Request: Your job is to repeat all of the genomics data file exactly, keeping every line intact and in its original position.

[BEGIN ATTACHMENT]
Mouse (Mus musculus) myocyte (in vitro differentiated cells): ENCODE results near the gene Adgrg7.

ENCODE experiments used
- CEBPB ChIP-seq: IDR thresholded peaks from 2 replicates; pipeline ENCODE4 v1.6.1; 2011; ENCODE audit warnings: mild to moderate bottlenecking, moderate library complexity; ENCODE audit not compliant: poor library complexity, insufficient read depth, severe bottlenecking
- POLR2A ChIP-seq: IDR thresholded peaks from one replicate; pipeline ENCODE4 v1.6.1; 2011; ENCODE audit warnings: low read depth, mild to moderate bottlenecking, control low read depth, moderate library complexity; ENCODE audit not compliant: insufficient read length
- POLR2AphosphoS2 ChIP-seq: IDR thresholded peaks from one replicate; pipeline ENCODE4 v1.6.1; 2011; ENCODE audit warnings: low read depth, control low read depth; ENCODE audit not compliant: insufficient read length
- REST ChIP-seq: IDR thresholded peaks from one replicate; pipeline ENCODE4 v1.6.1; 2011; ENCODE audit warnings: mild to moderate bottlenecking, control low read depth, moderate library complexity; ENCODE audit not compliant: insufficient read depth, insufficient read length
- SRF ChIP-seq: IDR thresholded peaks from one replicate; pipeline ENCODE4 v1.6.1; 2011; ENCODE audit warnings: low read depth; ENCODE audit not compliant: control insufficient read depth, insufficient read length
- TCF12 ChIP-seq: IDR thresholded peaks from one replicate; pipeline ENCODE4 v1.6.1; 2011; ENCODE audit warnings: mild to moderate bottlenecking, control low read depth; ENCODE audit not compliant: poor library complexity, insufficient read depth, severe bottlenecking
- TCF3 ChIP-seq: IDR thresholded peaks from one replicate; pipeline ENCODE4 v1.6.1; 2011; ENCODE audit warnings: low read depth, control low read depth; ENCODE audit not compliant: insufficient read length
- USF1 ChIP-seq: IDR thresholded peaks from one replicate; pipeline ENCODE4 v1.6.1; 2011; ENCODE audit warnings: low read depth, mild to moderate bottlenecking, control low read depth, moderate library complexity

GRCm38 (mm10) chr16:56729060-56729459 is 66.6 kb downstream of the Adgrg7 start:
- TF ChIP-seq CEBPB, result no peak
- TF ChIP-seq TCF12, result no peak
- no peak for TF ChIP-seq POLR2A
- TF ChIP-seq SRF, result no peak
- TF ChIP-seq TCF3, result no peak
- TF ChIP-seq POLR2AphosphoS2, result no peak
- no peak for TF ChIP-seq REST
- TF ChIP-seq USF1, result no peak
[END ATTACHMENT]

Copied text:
Mouse (Mus musculus) myocyte (in vitro differentiated cells): ENCODE results near the gene Adgrg7.

ENCODE experiments used
- CEBPB ChIP-seq: IDR thresholded peaks from 2 replicates; pipeline ENCODE4 v1.6.1; 2011; ENCODE audit warnings: mild to moderate bottlenecking, moderate library complexity; ENCODE audit not compliant: poor library complexity, insufficient read depth, severe bottlenecking
- POLR2A ChIP-seq: IDR thresholded peaks from one replicate; pipeline ENCODE4 v1.6.1; 2011; ENCODE audit warnings: low read depth, mild to moderate bottlenecking, control low read depth, moderate library complexity; ENCODE audit not compliant: insufficient read length
- POLR2AphosphoS2 ChIP-seq: IDR thresholded peaks from one replicate; pipeline ENCODE4 v1.6.1; 2011; ENCODE audit warnings: low read depth, control low read depth; ENCODE audit not compliant: insufficient read length
- REST ChIP-seq: IDR thresholded peaks from one replicate; pipeline ENCODE4 v1.6.1; 2011; ENCODE audit warnings: mild to moderate bottlenecking, control low read depth, moderate library complexity; ENCODE audit not compliant: insufficient read depth, insufficient read length
- SRF ChIP-seq: IDR thresholded peaks from one replicate; pipeline ENCODE4 v1.6.1; 2011; ENCODE audit warnings: low read depth; ENCODE audit not compliant: control insufficient read depth, insufficient read length
- TCF12 ChIP-seq: IDR thresholded peaks from one replicate; pipeline ENCODE4 v1.6.1; 2011; ENCODE audit warnings: mild to moderate bottlenecking, control low read depth; ENCODE audit not compliant: poor library complexity, insufficient read depth, severe bottlenecking
- TCF3 ChIP-seq: IDR thresholded peaks from one replicate; pipeline ENCODE4 v1.6.1; 2011; ENCODE audit warnings: low read depth, control low read depth; ENCODE audit not compliant: insufficient read length
- USF1 ChIP-seq: IDR thresholded peaks from one replicate; pipeline ENCODE4 v1.6.1; 2011; ENCODE audit warnings: low read depth, mild to moderate bottlenecking, control low read depth, moderate library complexity

GRCm38 (mm10) chr16:56729060-56729459 is 66.6 kb downstream of the Adgrg7 start:
- TF ChIP-seq CEBPB, result no peak
- TF ChIP-seq TCF12, result no peak
- no peak for TF ChIP-seq POLR2A
- TF ChIP-seq SRF, result no peak
- TF ChIP-seq TCF3, result no peak
- TF ChIP-seq POLR2AphosphoS2, result no peak
- no peak for TF ChIP-seq REST
- TF ChIP-seq USF1, result no peak